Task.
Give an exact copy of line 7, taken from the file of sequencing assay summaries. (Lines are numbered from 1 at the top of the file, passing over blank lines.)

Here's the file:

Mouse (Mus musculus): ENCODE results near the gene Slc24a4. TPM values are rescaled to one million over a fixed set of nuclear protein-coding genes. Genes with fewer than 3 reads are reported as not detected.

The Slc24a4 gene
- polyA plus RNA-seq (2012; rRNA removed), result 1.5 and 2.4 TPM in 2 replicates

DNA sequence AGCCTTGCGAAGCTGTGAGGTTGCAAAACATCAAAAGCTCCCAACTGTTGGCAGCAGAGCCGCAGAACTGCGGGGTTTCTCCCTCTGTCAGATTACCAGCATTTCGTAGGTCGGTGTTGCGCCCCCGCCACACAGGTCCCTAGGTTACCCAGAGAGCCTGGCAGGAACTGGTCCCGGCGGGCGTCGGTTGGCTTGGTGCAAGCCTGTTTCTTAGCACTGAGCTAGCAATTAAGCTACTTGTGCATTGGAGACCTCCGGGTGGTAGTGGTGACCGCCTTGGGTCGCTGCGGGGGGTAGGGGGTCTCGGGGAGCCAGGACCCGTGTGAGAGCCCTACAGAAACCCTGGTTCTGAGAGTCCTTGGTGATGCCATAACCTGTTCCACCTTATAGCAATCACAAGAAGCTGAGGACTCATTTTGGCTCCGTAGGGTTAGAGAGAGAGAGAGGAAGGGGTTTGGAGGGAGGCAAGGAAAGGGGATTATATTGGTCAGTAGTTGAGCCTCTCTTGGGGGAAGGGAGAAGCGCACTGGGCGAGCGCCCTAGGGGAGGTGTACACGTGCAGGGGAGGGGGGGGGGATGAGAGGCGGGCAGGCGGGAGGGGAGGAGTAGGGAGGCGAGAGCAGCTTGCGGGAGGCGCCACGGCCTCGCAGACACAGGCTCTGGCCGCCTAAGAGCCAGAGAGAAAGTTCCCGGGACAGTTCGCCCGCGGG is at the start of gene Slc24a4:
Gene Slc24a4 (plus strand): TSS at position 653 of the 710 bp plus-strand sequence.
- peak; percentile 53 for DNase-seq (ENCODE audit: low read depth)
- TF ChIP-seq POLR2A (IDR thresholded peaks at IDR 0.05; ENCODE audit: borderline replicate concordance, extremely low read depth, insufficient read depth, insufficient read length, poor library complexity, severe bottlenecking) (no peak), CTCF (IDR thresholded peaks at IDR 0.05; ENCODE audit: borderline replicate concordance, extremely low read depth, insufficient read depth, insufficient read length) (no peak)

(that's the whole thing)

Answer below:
- TF ChIP-seq POLR2A (IDR thresholded peaks at IDR 0.05; ENCODE audit: borderline replicate concordance, extremely low read depth, insufficient read depth, insufficient read length, poor library complexity, severe bottlenecking) (no peak), CTCF (IDR thresholded peaks at IDR 0.05; ENCODE audit: borderline replicate concordance, extremely low read depth, insufficient read depth, insufficient read length) (no peak)